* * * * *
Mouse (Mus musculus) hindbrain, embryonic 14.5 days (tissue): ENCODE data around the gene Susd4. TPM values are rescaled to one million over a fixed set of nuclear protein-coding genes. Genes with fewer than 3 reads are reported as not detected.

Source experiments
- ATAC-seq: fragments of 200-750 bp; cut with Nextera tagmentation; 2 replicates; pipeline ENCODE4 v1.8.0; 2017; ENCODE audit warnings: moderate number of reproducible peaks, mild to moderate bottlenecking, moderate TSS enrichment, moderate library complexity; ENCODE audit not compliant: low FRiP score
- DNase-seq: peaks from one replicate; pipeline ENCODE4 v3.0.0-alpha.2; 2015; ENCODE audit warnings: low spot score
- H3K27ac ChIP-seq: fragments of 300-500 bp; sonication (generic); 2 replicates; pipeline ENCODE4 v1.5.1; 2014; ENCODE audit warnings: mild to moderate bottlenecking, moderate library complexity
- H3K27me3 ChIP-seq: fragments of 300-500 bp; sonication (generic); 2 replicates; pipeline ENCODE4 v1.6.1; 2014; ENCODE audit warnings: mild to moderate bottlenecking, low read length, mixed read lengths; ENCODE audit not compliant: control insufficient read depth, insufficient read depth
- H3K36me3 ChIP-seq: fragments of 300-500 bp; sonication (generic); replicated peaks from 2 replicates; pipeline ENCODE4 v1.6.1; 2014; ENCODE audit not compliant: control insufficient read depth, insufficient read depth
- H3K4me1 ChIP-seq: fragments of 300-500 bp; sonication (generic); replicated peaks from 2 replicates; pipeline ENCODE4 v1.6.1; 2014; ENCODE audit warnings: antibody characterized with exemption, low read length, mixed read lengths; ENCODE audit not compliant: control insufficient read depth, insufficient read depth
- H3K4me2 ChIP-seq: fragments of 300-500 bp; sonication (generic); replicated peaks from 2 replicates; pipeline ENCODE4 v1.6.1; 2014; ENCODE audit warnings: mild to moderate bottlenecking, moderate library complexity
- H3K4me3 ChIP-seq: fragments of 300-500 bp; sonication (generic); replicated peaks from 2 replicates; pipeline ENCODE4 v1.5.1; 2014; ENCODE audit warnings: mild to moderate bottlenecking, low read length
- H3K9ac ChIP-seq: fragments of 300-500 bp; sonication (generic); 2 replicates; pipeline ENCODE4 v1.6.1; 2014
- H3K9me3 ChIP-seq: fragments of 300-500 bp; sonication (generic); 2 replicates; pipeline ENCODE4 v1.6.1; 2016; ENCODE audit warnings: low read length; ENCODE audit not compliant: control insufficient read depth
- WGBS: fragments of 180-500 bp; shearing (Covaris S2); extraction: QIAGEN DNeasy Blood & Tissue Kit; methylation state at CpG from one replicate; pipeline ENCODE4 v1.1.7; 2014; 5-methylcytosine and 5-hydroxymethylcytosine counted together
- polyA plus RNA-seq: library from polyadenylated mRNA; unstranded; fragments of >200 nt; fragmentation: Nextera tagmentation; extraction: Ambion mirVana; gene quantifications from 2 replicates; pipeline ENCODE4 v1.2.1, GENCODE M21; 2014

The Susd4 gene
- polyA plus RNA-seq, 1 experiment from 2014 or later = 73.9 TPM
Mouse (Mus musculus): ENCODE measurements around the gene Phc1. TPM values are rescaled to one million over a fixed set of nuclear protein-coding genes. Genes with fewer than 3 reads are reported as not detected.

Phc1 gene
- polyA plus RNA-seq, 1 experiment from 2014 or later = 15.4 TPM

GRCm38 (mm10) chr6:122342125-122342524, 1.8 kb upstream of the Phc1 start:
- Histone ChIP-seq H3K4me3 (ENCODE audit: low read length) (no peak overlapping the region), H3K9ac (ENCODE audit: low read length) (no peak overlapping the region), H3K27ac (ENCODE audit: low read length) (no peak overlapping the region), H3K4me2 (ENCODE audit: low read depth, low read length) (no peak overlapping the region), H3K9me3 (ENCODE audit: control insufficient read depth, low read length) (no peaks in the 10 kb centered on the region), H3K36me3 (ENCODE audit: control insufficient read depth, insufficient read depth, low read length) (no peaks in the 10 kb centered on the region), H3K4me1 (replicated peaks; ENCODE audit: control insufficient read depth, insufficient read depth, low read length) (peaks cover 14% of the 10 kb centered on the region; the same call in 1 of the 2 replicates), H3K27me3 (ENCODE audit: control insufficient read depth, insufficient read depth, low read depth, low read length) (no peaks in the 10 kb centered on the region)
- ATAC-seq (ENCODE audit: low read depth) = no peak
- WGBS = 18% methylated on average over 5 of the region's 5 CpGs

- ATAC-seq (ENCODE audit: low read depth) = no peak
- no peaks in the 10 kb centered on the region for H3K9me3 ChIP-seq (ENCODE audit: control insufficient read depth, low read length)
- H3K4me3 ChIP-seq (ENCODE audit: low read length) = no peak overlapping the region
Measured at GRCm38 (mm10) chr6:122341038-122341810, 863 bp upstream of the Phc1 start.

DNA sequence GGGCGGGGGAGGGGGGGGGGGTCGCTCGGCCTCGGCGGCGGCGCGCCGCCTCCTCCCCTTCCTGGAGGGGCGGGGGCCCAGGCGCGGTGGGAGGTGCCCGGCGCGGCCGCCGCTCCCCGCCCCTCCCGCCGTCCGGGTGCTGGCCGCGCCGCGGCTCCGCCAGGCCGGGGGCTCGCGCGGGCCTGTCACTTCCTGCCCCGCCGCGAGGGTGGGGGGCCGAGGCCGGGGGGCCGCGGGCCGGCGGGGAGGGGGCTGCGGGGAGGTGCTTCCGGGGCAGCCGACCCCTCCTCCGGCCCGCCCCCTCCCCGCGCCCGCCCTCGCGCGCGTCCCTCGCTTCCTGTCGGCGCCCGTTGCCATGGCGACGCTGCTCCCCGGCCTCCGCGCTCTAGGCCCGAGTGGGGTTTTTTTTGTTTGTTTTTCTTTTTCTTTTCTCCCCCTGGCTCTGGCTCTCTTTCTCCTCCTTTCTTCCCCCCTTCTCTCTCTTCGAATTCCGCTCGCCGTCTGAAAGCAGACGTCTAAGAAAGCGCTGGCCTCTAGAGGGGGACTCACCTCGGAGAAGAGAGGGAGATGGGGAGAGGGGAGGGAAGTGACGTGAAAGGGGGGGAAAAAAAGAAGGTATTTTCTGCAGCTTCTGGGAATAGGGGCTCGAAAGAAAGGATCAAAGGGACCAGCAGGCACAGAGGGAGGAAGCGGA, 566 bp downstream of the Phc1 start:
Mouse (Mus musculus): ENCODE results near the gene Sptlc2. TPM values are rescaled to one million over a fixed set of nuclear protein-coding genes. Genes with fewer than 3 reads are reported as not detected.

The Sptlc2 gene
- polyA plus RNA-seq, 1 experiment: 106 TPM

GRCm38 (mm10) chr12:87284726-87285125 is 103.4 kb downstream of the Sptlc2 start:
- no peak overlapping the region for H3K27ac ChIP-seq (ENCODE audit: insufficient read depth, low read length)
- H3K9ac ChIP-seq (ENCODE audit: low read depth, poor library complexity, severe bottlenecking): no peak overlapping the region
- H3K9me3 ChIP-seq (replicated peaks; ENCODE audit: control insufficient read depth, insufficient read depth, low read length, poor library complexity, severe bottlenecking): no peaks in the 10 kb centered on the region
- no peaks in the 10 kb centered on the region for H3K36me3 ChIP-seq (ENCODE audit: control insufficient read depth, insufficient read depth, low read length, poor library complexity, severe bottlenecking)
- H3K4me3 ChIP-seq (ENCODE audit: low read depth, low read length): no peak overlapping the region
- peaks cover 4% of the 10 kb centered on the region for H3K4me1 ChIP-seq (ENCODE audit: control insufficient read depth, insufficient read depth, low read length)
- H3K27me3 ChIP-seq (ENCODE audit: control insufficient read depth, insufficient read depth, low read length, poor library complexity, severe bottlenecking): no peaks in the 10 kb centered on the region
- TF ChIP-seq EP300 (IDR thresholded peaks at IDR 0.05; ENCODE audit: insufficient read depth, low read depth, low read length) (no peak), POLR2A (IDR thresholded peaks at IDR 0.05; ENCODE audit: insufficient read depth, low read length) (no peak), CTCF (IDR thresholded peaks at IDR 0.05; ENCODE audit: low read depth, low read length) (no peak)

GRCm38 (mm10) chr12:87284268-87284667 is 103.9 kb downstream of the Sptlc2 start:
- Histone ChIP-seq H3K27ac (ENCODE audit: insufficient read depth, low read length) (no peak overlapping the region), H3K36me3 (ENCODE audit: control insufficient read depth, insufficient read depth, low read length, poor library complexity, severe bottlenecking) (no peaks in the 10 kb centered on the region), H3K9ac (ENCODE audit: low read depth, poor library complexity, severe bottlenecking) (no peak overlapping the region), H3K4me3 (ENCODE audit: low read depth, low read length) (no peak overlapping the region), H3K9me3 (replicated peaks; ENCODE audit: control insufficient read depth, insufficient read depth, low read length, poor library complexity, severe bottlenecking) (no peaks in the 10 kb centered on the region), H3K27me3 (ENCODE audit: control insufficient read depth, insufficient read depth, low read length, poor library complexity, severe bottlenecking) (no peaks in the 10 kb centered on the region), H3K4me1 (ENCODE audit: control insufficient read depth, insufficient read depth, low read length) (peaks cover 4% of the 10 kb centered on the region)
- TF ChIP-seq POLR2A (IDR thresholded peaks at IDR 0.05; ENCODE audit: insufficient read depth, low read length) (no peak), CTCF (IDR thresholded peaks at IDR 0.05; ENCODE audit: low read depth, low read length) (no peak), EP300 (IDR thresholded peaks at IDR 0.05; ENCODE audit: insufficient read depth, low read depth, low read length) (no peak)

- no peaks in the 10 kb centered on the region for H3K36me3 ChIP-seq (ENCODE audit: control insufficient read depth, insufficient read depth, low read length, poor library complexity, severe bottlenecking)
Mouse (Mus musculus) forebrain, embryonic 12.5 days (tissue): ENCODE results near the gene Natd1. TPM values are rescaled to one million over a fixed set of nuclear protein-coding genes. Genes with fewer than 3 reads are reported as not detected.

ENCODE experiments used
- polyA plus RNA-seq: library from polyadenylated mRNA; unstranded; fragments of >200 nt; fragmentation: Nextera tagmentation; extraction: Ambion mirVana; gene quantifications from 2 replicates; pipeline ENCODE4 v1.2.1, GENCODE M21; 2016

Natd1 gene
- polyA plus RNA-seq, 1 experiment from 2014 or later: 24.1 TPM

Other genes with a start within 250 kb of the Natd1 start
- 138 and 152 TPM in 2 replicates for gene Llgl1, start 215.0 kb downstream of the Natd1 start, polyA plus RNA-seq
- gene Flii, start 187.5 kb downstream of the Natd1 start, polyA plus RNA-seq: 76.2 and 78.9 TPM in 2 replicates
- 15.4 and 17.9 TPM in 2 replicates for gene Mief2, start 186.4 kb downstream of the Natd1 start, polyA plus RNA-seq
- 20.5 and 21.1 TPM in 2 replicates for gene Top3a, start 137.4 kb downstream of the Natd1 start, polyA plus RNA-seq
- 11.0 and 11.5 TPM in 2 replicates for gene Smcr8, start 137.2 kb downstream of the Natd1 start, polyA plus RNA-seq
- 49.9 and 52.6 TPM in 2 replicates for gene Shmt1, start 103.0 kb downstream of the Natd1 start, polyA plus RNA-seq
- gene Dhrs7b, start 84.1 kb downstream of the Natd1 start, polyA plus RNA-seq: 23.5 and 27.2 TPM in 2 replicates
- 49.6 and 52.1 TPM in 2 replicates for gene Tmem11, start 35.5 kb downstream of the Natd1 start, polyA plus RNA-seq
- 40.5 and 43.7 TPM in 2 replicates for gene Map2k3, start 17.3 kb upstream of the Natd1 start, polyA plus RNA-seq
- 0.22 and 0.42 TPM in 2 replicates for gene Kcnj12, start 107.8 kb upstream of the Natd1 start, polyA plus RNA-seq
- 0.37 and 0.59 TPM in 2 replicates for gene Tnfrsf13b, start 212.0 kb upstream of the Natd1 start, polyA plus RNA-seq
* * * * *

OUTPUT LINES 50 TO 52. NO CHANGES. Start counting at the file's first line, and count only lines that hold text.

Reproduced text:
Other genes with a start within 250 kb of the Natd1 start
- 138 and 152 TPM in 2 replicates for gene Llgl1, start 215.0 kb downstream of the Natd1 start, polyA plus RNA-seq
- gene Flii, start 187.5 kb downstream of the Natd1 start, polyA plus RNA-seq: 76.2 and 78.9 TPM in 2 replicates